I have been fascinated by dictators from a very young age. My father, who was Czech, suffered greatly thanks to Hitler and then Stalin before he migrated to Australia in the 1950s. There were many books on World War II and the Cold War in our house, and I was looking through these even before I could read.
I have long had a fascination with eccentrics and written about them extensively, most notably in my book The Eccentropedia. My interest in dictators is in some ways an extension of that, as they are usually very strange people with a great many peculiarities. I hasten to add though that, for me, eccentrics are generally benign individuals, while dictators are obviously not. The fundamental difference, I would say, is that most dictators would have been completely normal, probably boring people if they had never attained absolute power.
The most surprising thing I found while researching the book was how little I knew about these people, when I thought I knew quite a lot. It was particularly difficult finding details about their private lives (which is a focus of my book) because most books about dictators are political or academic studies which often only mention their private excesses in passing. Gaddafi was probably the biggest surprise. He was admired by many in his early years for his supposed progressivism, and in his later years was feted as a friend of the West by the likes of Tony Blair. But in person, he was little more than a compulsive rapist of anything with a pulse, and the most vile human being I know of. I had to have a shower after I finished writing about him. Mao was another eye opener. Despite being the worst mass murderer in history, the view of him, both in China and outside it, is still relatively positive, with nothing like the opprobrium heaped on Hitler or Stalin.
The view of him, both in China and outside it, is still relatively positive, with nothing like the opprobrium heaped on Hitler or Stalin
My Favourite Dictators looks at the politics of each dictator’s rise to power and (in most but not all cases) downfall, but unlike most books on the subject concentrates on the personalities, peculiarities and private lives of these invariably strange human beings. You will read of their generally voracious sexual appetites, effortless cruelties, ostentatious uniforms, love of terrible art, pretensions to being great writers, and appalling taste in interior decoration. After an introduction examining the concept of dictatorship and the similarities and differences between various dictators, the book takes an in-depth look at the following.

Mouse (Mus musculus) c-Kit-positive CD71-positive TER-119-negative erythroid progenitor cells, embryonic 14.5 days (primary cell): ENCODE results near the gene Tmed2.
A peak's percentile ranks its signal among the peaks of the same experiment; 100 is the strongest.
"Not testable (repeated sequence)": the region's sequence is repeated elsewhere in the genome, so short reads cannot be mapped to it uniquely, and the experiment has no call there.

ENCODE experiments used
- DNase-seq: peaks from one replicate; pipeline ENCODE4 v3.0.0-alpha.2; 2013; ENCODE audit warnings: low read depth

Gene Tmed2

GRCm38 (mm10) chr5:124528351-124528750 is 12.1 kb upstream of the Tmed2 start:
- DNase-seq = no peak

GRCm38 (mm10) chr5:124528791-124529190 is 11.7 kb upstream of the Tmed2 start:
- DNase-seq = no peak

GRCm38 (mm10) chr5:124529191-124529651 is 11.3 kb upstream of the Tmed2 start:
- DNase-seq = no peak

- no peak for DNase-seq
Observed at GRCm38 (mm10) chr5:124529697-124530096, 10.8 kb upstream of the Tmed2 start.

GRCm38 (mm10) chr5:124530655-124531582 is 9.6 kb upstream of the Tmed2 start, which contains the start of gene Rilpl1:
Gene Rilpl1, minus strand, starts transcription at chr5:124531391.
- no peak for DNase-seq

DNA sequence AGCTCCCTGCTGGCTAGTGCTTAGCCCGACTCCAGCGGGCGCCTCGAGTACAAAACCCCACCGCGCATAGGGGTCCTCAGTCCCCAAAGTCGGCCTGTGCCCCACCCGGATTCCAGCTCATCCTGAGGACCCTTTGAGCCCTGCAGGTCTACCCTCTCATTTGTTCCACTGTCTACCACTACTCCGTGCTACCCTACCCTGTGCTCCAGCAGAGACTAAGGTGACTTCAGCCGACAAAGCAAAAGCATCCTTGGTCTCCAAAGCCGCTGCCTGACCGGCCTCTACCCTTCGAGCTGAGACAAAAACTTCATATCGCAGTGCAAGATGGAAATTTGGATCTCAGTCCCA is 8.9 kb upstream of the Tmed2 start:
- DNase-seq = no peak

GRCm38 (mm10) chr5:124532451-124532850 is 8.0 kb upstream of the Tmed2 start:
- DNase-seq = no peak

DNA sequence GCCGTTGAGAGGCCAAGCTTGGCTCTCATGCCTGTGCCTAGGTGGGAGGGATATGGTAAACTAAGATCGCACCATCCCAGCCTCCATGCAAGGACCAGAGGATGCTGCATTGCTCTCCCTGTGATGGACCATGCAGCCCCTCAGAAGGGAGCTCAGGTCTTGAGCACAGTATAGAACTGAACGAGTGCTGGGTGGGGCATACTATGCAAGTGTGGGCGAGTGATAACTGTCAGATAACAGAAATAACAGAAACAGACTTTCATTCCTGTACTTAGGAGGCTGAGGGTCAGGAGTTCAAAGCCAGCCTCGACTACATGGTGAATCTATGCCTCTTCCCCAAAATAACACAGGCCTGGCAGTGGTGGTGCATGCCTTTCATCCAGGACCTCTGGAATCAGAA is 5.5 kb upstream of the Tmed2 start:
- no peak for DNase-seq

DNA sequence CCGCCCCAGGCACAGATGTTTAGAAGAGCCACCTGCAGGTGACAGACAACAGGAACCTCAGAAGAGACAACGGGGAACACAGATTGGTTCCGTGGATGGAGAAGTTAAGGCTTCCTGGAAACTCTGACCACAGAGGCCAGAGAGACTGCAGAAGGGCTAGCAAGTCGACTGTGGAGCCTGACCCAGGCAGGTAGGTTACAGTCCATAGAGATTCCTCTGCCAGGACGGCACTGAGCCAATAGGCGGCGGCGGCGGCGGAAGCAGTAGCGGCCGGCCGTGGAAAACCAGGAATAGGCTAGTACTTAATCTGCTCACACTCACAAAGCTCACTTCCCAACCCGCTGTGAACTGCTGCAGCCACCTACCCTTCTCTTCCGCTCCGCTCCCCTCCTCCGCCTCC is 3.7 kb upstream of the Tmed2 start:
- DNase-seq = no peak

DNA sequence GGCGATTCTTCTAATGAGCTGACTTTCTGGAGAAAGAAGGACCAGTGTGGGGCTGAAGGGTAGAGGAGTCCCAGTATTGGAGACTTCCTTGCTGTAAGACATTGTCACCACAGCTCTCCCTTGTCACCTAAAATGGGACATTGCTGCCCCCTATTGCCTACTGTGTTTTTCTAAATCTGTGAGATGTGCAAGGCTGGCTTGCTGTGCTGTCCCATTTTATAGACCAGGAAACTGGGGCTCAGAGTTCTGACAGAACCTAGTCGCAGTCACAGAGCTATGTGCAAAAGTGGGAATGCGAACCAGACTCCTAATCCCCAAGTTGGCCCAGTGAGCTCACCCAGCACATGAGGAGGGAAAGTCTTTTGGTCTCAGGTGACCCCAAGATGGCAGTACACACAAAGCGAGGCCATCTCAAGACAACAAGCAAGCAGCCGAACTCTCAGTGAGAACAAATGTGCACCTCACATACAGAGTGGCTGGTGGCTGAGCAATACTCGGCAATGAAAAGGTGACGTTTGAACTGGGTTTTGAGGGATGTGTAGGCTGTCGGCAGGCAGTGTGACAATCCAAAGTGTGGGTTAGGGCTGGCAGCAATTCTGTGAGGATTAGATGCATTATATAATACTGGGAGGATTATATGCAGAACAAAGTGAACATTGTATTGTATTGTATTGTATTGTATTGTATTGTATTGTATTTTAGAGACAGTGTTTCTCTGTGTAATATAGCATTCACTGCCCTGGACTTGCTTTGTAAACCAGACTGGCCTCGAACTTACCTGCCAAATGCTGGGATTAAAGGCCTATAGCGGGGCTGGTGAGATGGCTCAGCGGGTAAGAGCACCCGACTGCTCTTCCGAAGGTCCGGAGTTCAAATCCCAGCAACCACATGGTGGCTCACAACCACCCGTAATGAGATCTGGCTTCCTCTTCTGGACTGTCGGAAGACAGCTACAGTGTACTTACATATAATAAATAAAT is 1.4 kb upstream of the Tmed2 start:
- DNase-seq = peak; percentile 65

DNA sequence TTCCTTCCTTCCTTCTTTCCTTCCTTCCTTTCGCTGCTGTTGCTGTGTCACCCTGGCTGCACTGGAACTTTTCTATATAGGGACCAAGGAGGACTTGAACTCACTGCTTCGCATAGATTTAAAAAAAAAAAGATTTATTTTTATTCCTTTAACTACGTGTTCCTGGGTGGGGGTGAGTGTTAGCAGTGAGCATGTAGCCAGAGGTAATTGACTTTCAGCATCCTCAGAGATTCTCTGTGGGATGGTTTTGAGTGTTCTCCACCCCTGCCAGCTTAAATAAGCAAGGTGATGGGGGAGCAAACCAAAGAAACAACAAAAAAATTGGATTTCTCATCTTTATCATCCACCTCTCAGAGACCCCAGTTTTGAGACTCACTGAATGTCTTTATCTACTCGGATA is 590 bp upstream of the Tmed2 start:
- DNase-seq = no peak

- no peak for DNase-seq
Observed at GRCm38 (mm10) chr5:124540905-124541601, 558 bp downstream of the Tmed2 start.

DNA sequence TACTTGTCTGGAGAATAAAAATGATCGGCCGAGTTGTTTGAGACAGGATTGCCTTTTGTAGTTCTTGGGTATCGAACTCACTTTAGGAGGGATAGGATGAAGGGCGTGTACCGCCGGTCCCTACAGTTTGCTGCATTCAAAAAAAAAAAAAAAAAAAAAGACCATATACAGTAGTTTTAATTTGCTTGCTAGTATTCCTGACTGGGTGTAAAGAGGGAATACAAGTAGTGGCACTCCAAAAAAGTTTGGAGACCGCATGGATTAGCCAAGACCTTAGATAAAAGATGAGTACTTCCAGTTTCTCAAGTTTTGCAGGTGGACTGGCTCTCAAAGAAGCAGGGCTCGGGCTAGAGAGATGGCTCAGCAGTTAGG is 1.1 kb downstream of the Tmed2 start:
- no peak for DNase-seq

Mussolini became Italy’s leader in 1921. He was immensely popular in Italy in his early years, and hailed as a great statesman by people like Churchill. Key to his popularity was his virility, and so many women wanted sleep with him that he had an office opened to sift through the requests. (Successful candidates were generally allotted half an hour with il Duce, whose preferred place for making love was the floor.) Hitler worshipped Mussolini, and copied him. Mussolini was far less impressed by Hitler, but threw in his lot with him after the war began. It was a disastrous decision, his popularity plummeted, and he ended up strung up by his heels in a public square with his favourite mistress hanging next to him.
Hoxha (pronounced Hodja) was the communist dictator of the Albania for over 40 years. During that time he managed to almost completely isolate his country from the outside world. Albanians were unable to leave the country, and almost all foreign books and films were banned. (Although he made a number of strange exceptions, including the films of knockabout British comedian Norman Wisdom, who became a cult figure in Albania.) Hoxha was a dictator in the Stalinist mould who conducted endless purges, By the end of his rule, virtually every one of his comrades from his early years had been executed.
Coming to power in 1949, Mao was hell-bent on making China an industrial powerhouse, but his recipes for doing so were disastrous – the Great Leap Forward, launched in 1958, resulted in some 45 million Chinese starving to death. In his private life, Mao spent most of his time in a large bed, and had an insatiable appetite for young girls, who were brought to him on an almost industrial scale. During the mid-60s, fearing the purity of his revolution was being betrayed, he launched a final catastrophe in the Cultural Revolution.